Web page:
22. “Not only that the perpetrator is evil but that society has a bendedness towards evil.”

    I argue that this boy was not ‘evil’. What he did may have been evil, but he was not evil. I not sure what you mean by “the question of why lies in the nature of mankind.” Our true nature is goodness. The evil lies in the external factors that we live among from the time we are born, which by the way, we are not born evil. A child could be taught that murder is a sin and believe that it is indeed a sin; however, inflict enough physical and mental abuses on them, eliminating the oppressor may not look sinful for very long. I am not excusing the behavior, I am explaining the why. I am also not excusing or excluding the idea of evil intention existing outside of this boy that had a great deal of influence on him either.

    In the case of Islam, those are religious norms created at a particular time that made sense to that particular group. They are ideals created to maintain order and create community or protect them.

    “The sociological norm is to expel God, religious expression, and moral argument from all logical public discussion, or even education.”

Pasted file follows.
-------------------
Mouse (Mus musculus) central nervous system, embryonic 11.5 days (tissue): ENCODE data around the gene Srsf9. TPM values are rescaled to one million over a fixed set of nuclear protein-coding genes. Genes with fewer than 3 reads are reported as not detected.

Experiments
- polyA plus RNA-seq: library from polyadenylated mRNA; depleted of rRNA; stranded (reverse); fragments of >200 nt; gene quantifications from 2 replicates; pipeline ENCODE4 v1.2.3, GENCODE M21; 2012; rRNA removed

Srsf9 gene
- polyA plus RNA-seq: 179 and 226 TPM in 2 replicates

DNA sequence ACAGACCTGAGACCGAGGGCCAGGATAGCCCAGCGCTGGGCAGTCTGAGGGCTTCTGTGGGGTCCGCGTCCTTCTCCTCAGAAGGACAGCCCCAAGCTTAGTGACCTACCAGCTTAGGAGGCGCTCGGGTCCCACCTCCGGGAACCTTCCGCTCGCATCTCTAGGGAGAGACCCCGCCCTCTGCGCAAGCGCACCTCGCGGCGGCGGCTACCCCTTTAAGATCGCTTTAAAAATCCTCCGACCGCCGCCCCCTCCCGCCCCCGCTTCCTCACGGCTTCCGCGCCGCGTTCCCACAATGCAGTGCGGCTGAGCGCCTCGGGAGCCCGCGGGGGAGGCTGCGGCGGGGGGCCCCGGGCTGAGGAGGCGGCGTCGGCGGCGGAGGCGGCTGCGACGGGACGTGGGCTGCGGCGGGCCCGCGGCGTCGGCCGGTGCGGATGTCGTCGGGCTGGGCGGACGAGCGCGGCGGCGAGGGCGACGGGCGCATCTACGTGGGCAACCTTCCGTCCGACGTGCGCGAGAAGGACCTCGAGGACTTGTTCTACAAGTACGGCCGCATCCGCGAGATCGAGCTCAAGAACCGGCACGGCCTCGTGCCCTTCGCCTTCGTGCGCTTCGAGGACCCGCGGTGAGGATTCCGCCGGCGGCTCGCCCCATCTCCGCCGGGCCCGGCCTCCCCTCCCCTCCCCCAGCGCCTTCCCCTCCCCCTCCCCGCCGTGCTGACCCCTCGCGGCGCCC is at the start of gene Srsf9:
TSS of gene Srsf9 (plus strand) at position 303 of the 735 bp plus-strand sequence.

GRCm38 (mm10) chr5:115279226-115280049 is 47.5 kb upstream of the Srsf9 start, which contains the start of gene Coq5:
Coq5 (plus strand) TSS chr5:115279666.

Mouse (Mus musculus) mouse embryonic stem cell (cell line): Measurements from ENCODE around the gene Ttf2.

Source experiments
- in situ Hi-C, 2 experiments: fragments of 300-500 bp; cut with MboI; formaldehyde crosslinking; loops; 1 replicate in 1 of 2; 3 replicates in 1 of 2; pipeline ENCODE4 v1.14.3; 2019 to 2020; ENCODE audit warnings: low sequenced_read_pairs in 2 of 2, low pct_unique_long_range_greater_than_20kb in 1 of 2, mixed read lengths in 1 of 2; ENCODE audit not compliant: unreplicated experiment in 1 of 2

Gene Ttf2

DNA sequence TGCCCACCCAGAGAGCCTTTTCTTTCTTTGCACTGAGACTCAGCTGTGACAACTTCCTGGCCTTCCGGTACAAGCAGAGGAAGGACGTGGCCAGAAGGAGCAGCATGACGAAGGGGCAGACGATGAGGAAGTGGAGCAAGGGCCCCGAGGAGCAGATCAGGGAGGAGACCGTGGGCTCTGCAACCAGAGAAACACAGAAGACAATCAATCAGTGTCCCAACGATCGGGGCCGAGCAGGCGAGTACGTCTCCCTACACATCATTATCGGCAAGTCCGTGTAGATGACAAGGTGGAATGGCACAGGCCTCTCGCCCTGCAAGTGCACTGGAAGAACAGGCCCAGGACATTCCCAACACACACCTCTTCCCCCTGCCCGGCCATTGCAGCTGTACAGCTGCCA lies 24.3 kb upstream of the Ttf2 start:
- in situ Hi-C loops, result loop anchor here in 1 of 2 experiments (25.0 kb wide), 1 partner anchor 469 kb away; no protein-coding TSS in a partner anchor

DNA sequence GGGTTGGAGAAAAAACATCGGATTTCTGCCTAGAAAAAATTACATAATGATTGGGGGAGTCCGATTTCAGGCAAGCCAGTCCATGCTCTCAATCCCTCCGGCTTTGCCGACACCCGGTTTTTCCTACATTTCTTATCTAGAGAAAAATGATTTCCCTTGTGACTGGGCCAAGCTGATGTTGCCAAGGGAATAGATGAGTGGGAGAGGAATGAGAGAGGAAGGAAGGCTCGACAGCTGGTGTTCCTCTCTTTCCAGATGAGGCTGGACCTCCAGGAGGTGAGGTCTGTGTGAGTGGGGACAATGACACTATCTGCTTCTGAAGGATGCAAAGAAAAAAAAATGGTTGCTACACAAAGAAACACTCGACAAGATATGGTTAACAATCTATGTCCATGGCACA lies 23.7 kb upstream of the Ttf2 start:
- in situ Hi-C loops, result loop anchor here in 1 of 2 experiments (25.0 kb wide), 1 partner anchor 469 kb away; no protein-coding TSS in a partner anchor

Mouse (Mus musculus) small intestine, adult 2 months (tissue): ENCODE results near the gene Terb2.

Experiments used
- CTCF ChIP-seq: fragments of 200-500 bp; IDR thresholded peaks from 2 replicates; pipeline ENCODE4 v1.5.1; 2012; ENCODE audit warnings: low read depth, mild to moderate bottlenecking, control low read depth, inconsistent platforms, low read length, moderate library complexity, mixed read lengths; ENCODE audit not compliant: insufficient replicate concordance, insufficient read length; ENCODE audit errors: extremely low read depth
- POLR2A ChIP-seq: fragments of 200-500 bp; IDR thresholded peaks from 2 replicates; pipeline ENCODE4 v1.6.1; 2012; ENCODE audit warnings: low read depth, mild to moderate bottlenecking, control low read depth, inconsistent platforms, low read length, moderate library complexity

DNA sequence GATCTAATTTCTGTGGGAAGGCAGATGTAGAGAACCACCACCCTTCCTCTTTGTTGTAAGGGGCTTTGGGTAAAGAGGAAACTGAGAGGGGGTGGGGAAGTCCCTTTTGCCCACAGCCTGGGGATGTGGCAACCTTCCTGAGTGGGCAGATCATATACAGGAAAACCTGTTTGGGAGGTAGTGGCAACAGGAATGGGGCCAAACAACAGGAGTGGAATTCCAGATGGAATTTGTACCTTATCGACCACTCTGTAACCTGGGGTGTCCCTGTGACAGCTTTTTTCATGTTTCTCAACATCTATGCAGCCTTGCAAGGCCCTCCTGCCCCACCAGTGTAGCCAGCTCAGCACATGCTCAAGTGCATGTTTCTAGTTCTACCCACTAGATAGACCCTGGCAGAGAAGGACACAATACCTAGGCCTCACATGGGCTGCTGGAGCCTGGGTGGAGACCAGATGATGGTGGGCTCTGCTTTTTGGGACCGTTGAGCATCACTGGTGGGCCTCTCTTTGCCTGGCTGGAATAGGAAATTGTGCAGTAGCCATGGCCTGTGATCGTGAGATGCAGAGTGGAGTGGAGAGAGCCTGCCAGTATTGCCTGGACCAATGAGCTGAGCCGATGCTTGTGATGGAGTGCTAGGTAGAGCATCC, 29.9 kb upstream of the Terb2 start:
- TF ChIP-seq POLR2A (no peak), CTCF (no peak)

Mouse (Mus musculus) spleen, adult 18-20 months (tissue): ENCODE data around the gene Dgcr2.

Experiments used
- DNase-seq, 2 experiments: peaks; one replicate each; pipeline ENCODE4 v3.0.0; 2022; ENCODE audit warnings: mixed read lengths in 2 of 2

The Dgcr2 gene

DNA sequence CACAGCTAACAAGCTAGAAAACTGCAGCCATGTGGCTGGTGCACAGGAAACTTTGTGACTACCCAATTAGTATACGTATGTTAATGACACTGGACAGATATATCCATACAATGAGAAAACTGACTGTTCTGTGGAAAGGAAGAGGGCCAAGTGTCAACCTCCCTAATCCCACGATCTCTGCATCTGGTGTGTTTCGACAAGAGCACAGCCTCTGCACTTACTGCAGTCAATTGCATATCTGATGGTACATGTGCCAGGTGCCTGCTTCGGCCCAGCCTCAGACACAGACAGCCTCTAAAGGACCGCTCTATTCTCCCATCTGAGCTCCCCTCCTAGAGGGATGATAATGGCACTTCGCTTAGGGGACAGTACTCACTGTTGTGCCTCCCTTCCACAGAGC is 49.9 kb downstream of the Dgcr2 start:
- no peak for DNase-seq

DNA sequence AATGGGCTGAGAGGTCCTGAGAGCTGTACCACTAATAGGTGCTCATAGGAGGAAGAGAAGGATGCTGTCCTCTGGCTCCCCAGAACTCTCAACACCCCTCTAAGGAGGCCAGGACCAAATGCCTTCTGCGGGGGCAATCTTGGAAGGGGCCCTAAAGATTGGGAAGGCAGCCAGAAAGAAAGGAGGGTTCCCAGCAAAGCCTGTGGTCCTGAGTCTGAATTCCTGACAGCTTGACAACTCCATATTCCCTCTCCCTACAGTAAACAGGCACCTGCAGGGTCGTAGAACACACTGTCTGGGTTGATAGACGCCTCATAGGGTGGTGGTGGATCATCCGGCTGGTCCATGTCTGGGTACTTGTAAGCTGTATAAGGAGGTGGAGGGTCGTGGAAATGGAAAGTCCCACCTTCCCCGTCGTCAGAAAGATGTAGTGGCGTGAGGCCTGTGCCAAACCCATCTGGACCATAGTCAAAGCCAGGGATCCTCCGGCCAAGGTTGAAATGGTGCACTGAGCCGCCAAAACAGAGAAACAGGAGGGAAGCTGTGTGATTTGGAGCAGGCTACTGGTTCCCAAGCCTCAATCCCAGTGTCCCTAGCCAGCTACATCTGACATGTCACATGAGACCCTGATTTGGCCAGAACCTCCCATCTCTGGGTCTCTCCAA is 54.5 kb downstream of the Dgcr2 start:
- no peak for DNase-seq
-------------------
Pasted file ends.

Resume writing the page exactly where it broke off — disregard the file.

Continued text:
Maybe this is because of the many expressions of God, honored by the culturally diverse populations that make up our schools. Not all expressions adhere to the patrelineal, male-head-of-household figure that is often a representation of God. Beliefs vary. I know of agnostics who respect all forms of life and would never consider harming another. How does a Godless individual live in this True nature? it is the indoctrination or simply being raised in Right-thinking or honoring all life forms.

    “In one case wrong theology perpetuates violence and in the other the absence of right theology creates a moral vacuum where mankind reverts to the essence of his nature.”

    Women are included in this. Again I will disagree with you, in that it is not our true nature to dominate. Domination is indoctrinated through the people we interact with on a daily basis and the media that influences culture. Capitalism and domination seem to work well together, but it is not our true nature by any means to disempower our fellow human beings to suceed.

  23. Rev. David Johnson

    I believe where we disagree is in the area of theology. Christian theology teaches that the nature of mankind is sinful due to the fall.